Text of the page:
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  • Print publication year: 2011
  • Online publication date: September 2011

12 - Amygdalar regulation of REM sleep

from Section III - Neuronal regulation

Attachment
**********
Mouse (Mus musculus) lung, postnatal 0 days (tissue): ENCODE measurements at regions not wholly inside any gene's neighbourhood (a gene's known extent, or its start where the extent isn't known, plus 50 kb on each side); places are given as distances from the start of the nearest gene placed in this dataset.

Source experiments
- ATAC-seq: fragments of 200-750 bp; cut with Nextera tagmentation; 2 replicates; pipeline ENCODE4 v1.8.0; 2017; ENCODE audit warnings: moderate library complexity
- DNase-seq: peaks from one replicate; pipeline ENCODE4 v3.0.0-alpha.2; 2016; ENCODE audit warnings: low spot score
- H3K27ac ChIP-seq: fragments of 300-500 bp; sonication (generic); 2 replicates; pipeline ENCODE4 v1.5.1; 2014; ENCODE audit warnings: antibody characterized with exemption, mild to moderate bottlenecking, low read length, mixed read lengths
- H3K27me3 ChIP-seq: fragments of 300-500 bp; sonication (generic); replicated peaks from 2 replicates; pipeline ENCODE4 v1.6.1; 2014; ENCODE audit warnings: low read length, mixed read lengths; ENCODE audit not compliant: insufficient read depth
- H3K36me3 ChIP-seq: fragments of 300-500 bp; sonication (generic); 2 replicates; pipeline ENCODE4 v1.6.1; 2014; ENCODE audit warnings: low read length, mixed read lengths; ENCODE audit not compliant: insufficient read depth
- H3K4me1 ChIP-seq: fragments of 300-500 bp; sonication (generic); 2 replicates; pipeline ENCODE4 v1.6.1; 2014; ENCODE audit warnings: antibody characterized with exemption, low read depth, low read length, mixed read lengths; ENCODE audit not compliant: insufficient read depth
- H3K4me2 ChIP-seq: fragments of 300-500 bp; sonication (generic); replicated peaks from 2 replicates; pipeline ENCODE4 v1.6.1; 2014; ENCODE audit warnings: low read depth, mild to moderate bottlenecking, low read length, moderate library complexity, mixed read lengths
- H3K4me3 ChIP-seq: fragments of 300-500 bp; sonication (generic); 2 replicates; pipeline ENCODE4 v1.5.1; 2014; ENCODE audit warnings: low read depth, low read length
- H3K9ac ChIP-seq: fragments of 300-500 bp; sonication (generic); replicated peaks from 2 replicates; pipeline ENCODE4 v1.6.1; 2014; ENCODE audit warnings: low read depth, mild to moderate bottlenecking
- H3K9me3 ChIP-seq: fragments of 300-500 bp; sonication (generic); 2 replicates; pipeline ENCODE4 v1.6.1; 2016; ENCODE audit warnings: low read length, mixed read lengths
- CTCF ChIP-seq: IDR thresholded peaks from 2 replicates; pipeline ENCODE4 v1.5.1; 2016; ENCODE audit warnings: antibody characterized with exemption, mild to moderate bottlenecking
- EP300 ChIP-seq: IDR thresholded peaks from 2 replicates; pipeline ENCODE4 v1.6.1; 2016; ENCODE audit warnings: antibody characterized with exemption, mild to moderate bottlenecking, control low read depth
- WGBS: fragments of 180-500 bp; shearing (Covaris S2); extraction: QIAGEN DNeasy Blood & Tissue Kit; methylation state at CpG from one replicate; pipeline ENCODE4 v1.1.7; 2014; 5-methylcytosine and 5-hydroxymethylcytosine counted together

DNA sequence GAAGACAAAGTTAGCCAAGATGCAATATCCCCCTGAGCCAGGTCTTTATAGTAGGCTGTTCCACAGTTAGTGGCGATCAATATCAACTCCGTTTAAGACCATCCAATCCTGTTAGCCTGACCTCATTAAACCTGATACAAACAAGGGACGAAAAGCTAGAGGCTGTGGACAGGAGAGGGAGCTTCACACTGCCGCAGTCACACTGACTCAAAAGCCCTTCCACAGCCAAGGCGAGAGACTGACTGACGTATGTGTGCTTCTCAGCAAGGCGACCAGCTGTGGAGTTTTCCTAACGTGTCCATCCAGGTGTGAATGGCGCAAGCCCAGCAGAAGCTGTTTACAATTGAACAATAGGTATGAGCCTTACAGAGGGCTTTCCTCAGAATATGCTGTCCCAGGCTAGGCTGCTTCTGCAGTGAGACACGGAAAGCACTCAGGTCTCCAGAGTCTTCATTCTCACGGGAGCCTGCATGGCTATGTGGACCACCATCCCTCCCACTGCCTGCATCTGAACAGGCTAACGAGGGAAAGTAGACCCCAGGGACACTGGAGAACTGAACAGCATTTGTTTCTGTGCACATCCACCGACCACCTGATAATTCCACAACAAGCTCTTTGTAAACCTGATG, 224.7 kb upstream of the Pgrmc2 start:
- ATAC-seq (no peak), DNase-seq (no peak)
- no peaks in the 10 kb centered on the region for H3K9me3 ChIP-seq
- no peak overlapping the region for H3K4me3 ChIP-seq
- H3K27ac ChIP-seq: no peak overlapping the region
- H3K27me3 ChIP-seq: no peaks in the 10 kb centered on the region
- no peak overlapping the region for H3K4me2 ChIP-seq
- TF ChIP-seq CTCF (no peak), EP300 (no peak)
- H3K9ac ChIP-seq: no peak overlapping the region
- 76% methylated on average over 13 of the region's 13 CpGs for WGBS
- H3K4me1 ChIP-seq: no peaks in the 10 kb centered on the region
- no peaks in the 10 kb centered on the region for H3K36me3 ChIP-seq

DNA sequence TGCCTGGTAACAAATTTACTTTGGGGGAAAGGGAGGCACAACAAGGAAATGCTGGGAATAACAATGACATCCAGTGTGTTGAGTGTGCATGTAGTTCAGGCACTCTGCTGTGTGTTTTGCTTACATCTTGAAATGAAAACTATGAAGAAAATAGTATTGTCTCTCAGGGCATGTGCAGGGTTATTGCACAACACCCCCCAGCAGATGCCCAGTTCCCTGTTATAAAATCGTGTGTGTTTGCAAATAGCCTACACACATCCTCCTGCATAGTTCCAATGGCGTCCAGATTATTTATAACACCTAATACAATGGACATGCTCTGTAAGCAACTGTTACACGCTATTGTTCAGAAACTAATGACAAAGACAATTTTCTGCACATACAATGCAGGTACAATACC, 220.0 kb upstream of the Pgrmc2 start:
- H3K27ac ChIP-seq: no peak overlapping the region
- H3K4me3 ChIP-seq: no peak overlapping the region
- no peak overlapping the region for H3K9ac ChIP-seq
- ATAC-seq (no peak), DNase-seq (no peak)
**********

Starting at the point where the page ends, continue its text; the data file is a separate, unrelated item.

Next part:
The amygdala has a long-recognized role in emotion, and a growing body of work demonstrates that it plays an important part in the regulation of arousal state. Primary findings are that the amygdala, especially its central nucleus, is a strong regulator of rapid eye movement sleep (REMS) and related phenomena, though a smaller body of research indicates a role for the amygdala in regulating non-REM (NREM). Considering its vital place in the limbic circuitry that controls emotion, it is likely that the amygdala mediates fear- and stress-induced alterations in sleep, and investigations in animals have begun to provide confirmatory evidence. In particular, GABAergic regulation of the central nucleus of the amygdala appears to play a significant role in stress-induced reductions in REM. In humans, neuroimaging studies suggest that the pathophysiological mechanisms of narcolepsy and post-traumatic stress disorder (PTSD), two central nervous system disorders with a prominent emotional component and a demonstrated abnormality of REM, involve an amygdalar-mediated reorganization of fundamental REM systems.

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